Looking into the future : From Supply chain disruptions to Energy blackouts

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A recent news on a TV channel has made us anxious to say the least. According to this report the earth is completing its revolution in less than 24 hours. This means that the earth is rotating faster than usual and there is a significant drop in its orbital rotation. Scientists have attributed this to climate changes that have affected the poles which have become less in weight due to snow melting. Only someone as foolish as one can be would l;ike to discard such incidents. The wise will however look for corrections and solutions at the earliest. Unfortunately we the living beings on Earth are so tied to the notion of Insurance that we think that everything is protected. However nature doe snot have any such agreement with us and can do what it wants to do and when it wants to do. Therefore to play with nature will be the biggest folly that mankind can ever have.

But it seems that we humans are drifting in our own ways unaware of all such issues. The Ukraine Russia crisis has almost brought the world on its knees which was only walking lamely after covid. The world is experiencing the first truly global energy crisis in history. And as the International Energy Agency has been warning for many months, the situation is especially perilous in Europe, which is at the epicentre of the energy market turmoil. I’m particularly concerned about the months ahead.

The natural gas prices along with Brent crude topped prices and broke previous records over the year. The present Brent crude price around 99 dollars is said to be bottomed out. The Biden administration in the US faced tough times as citizens felt the pinch of high gasoline prices and inflation pressures. India was lucky to get its energy needs fulfilled from discounted Russian  sources.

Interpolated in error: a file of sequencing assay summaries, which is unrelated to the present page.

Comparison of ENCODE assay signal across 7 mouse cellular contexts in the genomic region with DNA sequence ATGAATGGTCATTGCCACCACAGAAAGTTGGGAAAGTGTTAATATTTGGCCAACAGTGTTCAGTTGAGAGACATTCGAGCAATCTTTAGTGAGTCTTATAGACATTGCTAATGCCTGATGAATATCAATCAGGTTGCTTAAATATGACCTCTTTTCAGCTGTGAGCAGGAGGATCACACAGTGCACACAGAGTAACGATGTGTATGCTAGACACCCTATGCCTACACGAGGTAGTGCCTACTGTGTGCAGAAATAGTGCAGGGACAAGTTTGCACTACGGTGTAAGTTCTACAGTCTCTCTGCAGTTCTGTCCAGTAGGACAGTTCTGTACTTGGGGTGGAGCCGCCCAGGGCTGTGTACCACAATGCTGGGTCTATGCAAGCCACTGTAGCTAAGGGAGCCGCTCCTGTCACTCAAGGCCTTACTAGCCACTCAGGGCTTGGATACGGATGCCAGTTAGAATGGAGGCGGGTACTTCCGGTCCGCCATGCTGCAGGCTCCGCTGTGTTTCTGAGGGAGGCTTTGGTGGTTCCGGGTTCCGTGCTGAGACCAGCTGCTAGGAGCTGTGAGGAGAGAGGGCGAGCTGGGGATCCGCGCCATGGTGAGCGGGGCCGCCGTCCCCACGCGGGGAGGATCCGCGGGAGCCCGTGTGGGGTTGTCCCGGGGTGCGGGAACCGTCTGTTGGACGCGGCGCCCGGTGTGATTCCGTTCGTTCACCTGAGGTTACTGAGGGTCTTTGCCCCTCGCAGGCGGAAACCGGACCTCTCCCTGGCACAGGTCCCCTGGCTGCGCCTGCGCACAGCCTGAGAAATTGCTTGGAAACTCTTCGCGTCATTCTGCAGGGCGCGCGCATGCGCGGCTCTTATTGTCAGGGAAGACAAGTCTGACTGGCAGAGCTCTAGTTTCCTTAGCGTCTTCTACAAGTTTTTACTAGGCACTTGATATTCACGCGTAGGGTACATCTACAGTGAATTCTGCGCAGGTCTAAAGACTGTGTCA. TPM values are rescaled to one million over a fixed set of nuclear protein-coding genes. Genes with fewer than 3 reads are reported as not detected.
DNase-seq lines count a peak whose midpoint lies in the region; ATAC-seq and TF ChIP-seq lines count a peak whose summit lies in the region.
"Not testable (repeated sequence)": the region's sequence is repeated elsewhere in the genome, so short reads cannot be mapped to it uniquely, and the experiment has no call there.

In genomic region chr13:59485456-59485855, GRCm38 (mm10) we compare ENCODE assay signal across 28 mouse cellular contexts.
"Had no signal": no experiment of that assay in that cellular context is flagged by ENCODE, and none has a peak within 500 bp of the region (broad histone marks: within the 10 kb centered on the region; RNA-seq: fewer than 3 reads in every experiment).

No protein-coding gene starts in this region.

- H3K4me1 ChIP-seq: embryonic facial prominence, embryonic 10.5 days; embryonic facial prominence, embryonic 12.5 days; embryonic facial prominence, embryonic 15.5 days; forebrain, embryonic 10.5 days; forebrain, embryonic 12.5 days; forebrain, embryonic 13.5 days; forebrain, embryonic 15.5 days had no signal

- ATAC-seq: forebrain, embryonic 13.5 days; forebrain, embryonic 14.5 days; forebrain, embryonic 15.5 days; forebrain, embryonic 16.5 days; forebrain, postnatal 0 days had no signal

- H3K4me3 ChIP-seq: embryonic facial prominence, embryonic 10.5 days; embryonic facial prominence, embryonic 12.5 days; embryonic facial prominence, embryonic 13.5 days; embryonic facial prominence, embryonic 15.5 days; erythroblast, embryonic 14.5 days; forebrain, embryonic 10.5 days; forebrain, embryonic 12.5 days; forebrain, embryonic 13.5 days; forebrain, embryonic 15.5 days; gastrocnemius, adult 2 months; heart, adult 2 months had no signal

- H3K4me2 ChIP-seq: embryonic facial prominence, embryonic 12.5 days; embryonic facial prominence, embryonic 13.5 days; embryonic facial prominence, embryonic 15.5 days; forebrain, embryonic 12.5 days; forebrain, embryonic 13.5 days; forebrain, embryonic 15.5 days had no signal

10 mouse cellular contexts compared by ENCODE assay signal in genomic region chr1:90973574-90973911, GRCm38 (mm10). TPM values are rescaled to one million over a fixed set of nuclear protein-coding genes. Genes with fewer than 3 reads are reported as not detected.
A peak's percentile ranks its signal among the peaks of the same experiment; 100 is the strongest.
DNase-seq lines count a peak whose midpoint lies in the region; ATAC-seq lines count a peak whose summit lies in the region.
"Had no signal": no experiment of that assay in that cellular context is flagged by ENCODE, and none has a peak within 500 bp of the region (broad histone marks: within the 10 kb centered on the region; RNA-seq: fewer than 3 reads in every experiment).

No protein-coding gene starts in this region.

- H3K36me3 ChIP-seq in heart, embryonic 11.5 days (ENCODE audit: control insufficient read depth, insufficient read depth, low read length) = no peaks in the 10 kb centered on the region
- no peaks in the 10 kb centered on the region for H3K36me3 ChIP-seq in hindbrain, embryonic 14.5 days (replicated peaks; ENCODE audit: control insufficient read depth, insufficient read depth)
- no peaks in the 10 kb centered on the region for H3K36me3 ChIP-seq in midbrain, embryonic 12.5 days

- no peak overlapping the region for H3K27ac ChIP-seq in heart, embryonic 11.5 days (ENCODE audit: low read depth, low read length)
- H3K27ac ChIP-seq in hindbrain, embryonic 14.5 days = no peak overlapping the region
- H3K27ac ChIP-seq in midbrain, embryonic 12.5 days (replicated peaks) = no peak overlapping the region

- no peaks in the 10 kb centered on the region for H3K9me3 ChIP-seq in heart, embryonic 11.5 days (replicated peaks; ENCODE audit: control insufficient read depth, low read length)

Countries like Sri Lanka succumbed to this energy pressure while Pakistan as usual is begging all around the world for survival.

The last nail in the coffin could be the visit of US Congress Speaker nanci Pelosi to Taiwan which China considers as part of mainland. 

An uncertain Future:

With such an uncertain future that can have existential crises to many countries it is imperative to look into the energy resources and solutions comprehensively. Further there is challenges arising from climate change and on other side geo politics.

India has committed to reach net zero emission by 2070 at Glasgow. Much before that time, India can be expected to reach annual per capita energy consumption of 2400 kgoe (28000 KWh), minimum consumption level necessary to achieve a very high quality of life. The total energy consumption would then be 44800 TWhr/yr. (up from present
level of 6830 TWhr/yr).

Total assessed renewable energy potential in India @ 5855 TWhr/yr* (*Sukhatme, Current Science, Vol. 103, No. 10, 25
November 2012 —- includes Solar, Wind, small and large Hydro, Biomass and Tidal ) is considerably short of the energy needed.

While there may be additional renewable energy potential (particularly the potential of bio-energy @ 2500 TWh/yr as against 60 TWh/yr factored in above assessment), the gap is too large to bridge. The only other non-emitting energy source is nuclear. It can meet our needs and is also inevitable for optimum & stable grids.

While total energy consumption would increase ~ 4 to 5 times (at a rate consistent with economic growth) Clean energy consumption would need to increase ~ 70 times (at a rate consistent with reaching net zero target). The increase has to come primarily through Renewable (including Bio-energy) and Nuclear

Except Biomass, Solar thermal* and High temperature nuclear reactors*, all other clean energy sources first produce electricity (*both yet to be developed, even bio-energy calls for major development thrust)

Share of electricity would thus need to go up from ~20% to ~35% (If hydrogen is
produced by thermochemical splitting/radiation dissociation of water – potentially a cheaper option) or ~80% ( If Hydrogen is produced through steam electrolysis ) in a net zero emission scenario

We need an optimum mix of electricity generating systems to assure diversity of
supply, optimum peak capacity investments and stability of grids.

Other critical technologies to be deployed

1. Steam electrolysis ( and also SOFC)

2. Thermo-chemical splitting of water (Radiolysis of
water could also be explored)

3. Energy storage

4. Production of hydro-carbon substitutes using
hydrogen and bio-mass

5. CCU&S to meet energy needs, meet emission
targets and produce value

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